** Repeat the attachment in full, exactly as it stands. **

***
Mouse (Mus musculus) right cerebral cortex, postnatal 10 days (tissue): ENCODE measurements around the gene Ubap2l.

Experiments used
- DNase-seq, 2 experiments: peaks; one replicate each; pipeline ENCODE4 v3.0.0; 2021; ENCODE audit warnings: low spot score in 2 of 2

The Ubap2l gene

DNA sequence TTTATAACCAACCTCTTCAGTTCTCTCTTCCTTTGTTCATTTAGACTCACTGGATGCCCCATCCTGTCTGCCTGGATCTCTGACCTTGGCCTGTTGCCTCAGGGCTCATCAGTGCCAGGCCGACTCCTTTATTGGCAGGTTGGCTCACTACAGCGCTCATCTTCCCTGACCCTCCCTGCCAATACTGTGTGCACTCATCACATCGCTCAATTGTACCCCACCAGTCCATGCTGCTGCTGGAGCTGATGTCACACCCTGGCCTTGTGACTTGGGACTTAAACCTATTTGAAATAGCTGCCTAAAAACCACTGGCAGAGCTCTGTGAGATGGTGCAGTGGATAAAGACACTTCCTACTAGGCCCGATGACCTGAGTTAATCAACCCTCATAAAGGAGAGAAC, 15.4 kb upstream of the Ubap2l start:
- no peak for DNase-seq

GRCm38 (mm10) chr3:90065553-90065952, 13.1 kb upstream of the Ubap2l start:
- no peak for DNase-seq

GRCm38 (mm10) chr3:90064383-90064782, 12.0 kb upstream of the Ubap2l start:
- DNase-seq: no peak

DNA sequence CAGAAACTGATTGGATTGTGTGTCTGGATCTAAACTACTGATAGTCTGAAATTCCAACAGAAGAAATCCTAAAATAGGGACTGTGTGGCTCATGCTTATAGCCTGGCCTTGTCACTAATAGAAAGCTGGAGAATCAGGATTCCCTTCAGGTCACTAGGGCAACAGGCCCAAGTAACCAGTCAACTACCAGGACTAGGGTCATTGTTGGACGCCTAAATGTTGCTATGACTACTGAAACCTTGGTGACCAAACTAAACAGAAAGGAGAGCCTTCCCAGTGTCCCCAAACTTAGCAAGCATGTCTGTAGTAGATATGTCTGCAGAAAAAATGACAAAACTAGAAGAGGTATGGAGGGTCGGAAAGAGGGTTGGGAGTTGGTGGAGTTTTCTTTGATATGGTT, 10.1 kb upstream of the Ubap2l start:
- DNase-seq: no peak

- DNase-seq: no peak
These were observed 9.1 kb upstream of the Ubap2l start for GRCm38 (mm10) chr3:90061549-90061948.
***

Mouse (Mus musculus) right cerebral cortex, postnatal 10 days (tissue): ENCODE measurements around the gene Ubap2l.

Experiments used
- DNase-seq, 2 experiments: peaks; one replicate each; pipeline ENCODE4 v3.0.0; 2021; ENCODE audit warnings: low spot score in 2 of 2

The Ubap2l gene

DNA sequence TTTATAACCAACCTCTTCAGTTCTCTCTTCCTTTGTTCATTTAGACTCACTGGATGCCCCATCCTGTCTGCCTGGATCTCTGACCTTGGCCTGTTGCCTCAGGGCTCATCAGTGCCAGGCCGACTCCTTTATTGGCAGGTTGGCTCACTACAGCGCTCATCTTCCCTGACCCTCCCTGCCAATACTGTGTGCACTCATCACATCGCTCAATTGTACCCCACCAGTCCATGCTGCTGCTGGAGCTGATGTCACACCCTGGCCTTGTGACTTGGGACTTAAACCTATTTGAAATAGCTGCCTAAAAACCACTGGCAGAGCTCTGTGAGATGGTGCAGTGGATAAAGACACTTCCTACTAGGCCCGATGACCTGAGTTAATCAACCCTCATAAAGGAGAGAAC, 15.4 kb upstream of the Ubap2l start:
- no peak for DNase-seq

GRCm38 (mm10) chr3:90065553-90065952, 13.1 kb upstream of the Ubap2l start:
- no peak for DNase-seq

GRCm38 (mm10) chr3:90064383-90064782, 12.0 kb upstream of the Ubap2l start:
- DNase-seq: no peak

DNA sequence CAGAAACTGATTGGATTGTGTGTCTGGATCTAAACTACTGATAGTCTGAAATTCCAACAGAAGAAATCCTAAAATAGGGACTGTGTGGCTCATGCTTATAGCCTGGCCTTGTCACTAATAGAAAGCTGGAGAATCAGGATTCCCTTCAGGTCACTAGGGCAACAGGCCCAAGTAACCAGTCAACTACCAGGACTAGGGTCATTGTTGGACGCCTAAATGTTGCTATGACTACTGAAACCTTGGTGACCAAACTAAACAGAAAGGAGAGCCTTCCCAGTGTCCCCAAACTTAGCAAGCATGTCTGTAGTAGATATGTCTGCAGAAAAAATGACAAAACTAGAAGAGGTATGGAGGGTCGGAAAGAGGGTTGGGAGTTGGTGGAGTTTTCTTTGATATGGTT, 10.1 kb upstream of the Ubap2l start:
- DNase-seq: no peak

- DNase-seq: no peak
These were observed 9.1 kb upstream of the Ubap2l start for GRCm38 (mm10) chr3:90061549-90061948.